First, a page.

Many plants lose their leaves in fall and winter, but evergreen trees continue to add interest, color and texture to the garden. Despite the generic name, they are rarely just green. Some may even change color with the seasons, presenting shades of misty blue, rich gold, glowing red and moody grey, with leaves varying in shape from finely tapered conifer needles to lush, exotically swaying palm fronds.
Certain evergreen trees have flowers, some bear fruit, others have attractively shaped cones, decorative seeds, nuts and dramatically colored or textured bark. Evergreen conifers may also have a delicious, aromatic fragrance which will waft across the garden.
If you're also searching for the best trees for small gardens, you'll be able to find an evergreen tree to suit your space as they come in a huge array of sizes. There are dwarf varieties which may only top three feet (1m), but you'll also find vast, lofty trees whose ultimate height is 300ft (100m). There are also evergreen trees to suit harsh winters, exposed conditions and dry climates, often adding a feature to the most barren of landscapes.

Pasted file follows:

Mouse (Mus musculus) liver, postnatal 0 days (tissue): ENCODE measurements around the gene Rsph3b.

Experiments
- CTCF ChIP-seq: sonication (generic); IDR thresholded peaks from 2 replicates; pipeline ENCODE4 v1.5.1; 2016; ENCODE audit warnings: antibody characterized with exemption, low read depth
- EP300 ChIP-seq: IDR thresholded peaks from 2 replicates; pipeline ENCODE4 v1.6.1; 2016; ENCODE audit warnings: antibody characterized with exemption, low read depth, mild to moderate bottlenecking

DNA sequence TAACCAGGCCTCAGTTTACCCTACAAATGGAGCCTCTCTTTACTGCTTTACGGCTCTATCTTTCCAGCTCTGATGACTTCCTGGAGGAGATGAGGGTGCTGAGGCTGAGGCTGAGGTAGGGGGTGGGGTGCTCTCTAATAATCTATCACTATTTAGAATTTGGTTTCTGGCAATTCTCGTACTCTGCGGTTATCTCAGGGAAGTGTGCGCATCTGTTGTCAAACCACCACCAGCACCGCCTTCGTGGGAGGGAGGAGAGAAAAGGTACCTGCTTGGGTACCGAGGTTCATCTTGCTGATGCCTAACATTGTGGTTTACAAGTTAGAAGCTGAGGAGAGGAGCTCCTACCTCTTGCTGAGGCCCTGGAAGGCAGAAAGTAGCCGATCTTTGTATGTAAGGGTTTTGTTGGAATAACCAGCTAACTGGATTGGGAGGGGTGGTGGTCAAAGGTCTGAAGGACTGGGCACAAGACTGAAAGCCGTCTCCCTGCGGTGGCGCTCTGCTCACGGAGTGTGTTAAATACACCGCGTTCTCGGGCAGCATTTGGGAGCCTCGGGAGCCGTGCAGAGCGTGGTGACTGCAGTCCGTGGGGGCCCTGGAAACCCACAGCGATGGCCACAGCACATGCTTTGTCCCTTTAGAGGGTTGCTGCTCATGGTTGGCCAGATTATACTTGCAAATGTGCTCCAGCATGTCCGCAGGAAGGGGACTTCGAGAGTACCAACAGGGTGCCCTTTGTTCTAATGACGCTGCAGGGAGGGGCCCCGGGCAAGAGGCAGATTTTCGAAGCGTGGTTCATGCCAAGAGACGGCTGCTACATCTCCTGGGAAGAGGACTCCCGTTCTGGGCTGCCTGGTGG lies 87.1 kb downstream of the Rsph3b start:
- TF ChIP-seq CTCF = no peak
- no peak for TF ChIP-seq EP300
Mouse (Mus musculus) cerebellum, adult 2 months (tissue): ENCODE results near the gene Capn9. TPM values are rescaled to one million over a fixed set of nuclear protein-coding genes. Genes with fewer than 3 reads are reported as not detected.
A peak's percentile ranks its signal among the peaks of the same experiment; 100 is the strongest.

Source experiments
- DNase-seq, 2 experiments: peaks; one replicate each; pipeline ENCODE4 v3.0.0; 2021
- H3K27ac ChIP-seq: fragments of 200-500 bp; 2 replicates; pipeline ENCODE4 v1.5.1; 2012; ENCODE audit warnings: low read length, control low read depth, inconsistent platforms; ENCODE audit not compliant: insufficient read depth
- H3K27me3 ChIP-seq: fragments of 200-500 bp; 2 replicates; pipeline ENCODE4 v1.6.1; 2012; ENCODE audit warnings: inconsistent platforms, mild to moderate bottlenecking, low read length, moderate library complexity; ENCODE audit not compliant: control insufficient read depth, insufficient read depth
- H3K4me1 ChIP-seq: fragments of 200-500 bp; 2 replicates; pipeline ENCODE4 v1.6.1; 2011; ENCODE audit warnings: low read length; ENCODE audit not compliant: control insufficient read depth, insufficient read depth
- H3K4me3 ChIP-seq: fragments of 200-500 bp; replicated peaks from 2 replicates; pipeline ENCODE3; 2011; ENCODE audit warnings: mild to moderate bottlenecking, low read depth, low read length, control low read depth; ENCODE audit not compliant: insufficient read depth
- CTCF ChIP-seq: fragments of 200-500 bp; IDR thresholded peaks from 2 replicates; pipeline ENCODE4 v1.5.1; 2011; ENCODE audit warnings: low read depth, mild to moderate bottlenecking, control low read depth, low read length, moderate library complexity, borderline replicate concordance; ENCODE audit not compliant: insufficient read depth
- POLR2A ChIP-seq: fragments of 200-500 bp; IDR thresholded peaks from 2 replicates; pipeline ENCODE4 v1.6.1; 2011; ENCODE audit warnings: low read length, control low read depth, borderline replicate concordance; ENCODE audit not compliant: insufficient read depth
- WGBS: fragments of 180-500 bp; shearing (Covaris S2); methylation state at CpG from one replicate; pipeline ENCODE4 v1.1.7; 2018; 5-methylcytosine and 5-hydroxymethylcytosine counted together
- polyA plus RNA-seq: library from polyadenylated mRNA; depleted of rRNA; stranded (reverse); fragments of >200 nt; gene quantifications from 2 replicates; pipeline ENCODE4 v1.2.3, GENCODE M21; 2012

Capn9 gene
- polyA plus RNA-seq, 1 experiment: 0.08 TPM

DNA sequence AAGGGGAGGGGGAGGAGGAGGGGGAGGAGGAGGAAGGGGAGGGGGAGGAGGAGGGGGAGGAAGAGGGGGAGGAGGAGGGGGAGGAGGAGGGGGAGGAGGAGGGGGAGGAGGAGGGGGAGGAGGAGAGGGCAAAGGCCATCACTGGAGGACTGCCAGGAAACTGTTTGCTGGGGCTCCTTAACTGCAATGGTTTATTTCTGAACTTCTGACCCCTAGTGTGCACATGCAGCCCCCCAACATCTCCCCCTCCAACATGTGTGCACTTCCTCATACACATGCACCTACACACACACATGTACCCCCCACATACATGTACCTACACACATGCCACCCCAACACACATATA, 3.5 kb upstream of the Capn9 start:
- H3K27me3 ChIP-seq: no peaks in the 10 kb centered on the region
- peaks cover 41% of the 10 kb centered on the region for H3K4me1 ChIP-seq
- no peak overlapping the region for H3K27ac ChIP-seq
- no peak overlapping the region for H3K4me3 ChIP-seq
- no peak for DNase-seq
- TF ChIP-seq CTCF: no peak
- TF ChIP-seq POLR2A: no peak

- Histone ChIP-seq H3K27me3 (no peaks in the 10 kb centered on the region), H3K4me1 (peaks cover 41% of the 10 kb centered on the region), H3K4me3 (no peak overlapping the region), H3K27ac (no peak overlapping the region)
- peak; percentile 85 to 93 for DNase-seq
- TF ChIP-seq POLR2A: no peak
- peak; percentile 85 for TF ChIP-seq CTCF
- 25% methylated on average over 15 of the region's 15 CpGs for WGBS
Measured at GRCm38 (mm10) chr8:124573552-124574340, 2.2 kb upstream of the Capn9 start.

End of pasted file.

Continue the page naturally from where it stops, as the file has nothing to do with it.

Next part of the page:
The most difficult thing about evergreen trees is probably making the initial selection for your garden from a long list. If in doubt, ask for advice from a local garden center or nursery who will be familiar with the growing conditions for your region.
According to the RHS, evergreen trees have many advantages. 'They are great for creating privacy and shelter, and cope in a variety of soil types and situations. They are particularly valuable in winter, providing a green highlight when most other plants have died back or are reduced to bare stems.'
So whether you want to squeeze a single evergreen in a pot by the back door, or prefer to plant a big tree in a forever garden, our selection has all the options covered.
By Fiona Cumberpatch